Tags

, , , , , , , , ,

Image Credit: <grist.org

Image Credit: <grist.org>

The Dodd–Frank Wall Street Reform and Consumer Protection Act has 1. I love the requirements around disclosure of pay versus performance, have mixed feelings on the clawback policy, and think the say on pay vote provision causes more problems than it solves. both positive and negative components 1, but one thing I definitely hate about the act is the pay ratio mandate.

The HR Policy Association does a fantastic job of explaining what the pay ratio mandate is, so rather than bloviate about the concept I’ll share its simple(r) explanation below:

The pay ratio provision requires publicly held companies to annually calculate the median total compensation for all employees globally, as defined under the SEC’s executive compensation disclosure rules, and disclose a ratio of the median employee’s compensation to the CEO’s compensation.

I want to point out that I get the public outrage around executive pay (although I don’t agree with it). I also want to say that contrary to the claims on many large cap companies, I don’t think that it would be that difficult for 2. To get an employee population median, a company need only pull a listing of their population’s salaries, sort by country, and do a currency conversion to USD. From there, it’s just a matter of querying the median salary from the data set. Any company with a half decent HRIS could get a reasonable approximation of this number in under a day or so. most organizations to calculate the ratio. 2

Image Credit: <blogs.reuters.com

Image Credit: <blogs.reuters.com>

Yet I am still against the pay ratio mandate for two reasons:

1. I don’t think investors really care about the number

2. The number literally doesn’t matter as it concerns the health of an organization

The 2nd point isn’t an exaggeration. In a May 23rd testimonial before a House Subcommittee, in response to an AFL-CIO claim that “[the bill to abolish the Dodd-Frank pay ratio mandate] is designed to hide material information from investors, encourage runaway CEO pay and increase economic inequality,” Center On Executive Compensation CEO Charlie Tharp pointed out that there is no correlation between company performance and the CEO Pay Ratio. Tharp drew attention to the fact that based on data on the AFL-CIO’s own website, companies it considers to be “great” have a 412.5 average pay ratio compared against a 354 average pay ratio of all S&P 500 companies.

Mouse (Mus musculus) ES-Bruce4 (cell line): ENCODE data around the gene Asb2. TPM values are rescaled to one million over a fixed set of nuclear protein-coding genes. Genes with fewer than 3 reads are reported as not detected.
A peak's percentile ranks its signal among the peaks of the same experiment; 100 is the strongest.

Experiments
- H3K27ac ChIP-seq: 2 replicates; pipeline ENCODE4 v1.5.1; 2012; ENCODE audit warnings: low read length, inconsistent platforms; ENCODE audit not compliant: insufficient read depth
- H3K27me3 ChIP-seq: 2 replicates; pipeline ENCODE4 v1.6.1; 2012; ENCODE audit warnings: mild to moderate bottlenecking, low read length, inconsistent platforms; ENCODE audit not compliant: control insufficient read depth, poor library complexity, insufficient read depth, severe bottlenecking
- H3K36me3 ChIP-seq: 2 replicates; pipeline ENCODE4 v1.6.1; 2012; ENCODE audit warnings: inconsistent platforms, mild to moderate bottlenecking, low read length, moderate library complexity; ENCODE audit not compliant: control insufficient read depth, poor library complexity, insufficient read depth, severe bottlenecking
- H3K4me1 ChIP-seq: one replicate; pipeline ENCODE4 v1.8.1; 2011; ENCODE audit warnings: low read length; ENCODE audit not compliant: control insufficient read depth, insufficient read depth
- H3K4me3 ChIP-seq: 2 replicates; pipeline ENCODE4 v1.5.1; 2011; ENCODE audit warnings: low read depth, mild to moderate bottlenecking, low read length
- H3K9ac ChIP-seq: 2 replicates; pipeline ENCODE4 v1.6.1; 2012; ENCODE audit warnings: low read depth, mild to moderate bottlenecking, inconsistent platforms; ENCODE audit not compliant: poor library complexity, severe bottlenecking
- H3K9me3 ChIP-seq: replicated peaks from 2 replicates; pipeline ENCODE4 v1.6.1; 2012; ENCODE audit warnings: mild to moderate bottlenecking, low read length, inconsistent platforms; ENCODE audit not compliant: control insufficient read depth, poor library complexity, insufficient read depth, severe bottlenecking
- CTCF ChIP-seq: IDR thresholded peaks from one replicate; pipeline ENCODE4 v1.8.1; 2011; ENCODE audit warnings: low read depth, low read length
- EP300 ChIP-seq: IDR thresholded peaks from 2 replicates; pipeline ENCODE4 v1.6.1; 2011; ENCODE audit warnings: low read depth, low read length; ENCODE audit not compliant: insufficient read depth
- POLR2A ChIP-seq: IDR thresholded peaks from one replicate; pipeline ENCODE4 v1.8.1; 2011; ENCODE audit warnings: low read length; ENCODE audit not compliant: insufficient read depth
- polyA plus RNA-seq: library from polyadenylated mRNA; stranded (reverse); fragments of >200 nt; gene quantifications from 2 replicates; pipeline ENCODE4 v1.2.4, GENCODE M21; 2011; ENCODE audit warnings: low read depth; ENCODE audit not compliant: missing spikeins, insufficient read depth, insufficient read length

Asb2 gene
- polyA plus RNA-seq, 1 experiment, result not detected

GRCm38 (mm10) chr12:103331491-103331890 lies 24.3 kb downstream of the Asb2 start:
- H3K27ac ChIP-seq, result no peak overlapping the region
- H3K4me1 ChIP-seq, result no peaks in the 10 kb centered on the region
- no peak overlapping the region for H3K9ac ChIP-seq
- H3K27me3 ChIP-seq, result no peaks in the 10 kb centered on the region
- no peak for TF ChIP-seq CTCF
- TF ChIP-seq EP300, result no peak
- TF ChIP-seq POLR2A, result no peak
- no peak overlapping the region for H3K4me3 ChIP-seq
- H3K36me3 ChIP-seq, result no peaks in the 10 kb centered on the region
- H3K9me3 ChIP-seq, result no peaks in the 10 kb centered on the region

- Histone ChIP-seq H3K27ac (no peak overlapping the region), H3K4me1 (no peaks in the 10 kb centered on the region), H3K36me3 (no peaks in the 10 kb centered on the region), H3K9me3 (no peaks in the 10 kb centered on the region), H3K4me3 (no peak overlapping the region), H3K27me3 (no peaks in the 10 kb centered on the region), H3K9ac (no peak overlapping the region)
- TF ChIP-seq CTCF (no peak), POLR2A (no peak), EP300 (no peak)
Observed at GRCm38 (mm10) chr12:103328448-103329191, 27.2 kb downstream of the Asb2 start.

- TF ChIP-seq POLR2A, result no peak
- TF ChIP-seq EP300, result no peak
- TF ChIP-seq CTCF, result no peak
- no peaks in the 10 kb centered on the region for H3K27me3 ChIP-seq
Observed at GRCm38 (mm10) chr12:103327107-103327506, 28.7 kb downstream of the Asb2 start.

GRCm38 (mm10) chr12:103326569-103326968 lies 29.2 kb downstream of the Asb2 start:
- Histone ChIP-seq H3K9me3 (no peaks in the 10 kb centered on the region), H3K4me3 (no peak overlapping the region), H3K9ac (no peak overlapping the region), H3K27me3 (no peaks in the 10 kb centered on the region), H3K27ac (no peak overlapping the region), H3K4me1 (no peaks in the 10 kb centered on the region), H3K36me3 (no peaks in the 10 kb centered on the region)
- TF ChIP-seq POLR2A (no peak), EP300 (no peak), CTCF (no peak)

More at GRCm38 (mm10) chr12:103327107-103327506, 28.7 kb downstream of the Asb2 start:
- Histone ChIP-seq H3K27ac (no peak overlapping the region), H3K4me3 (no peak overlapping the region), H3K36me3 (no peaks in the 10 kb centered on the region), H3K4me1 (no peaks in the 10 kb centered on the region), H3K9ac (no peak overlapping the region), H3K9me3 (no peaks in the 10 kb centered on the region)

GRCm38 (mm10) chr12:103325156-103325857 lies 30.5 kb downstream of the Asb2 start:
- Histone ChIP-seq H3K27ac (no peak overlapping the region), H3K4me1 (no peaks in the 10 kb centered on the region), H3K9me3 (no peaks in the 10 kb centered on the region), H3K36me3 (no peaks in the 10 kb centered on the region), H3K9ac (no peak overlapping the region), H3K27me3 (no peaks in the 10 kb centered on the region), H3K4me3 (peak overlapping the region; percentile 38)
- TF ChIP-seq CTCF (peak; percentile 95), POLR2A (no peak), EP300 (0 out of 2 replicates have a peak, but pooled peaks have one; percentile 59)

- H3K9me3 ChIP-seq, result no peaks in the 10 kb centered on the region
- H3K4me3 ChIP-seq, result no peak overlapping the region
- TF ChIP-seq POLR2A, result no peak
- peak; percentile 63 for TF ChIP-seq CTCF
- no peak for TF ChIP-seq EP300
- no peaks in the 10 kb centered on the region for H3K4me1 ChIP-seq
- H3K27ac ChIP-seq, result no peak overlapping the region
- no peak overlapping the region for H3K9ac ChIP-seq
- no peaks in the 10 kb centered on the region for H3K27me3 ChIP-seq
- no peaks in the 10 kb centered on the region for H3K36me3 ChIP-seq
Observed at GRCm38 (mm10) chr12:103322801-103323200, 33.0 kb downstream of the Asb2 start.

If anything, the evidence points the other way here.

Further, CEO pay represents only a few basis points for most large cap companies. Ergo, cost isn’t a concern either.

The only point of the ratio at this point is to satiate a small slice of the public that is (pointlessly) upset about what executives makeIn my opinion, that isn’t a good enough reason to enforce the mandate.

…With all that said, this is going to be a hot button issue for some time to come. I’d ultimately like to see the pay ratio issue put to bed so that companies (and the consultants they employ to advise around this stuff), investors, the media, and analysts can focus on more important things.

As always, please share your thoughts in the comments section below.

Best,

Rory

If you have questions about something you’ve read here (or simply want to connect) you can reach me at any of the following addresses: 

SomethingDifferentHR@gmail.com OR rorytrotter86@gmail.com

@RoryCTrotterJr

http://www.linkedin.com/in/roryctrotterjr

Google+

Advertisements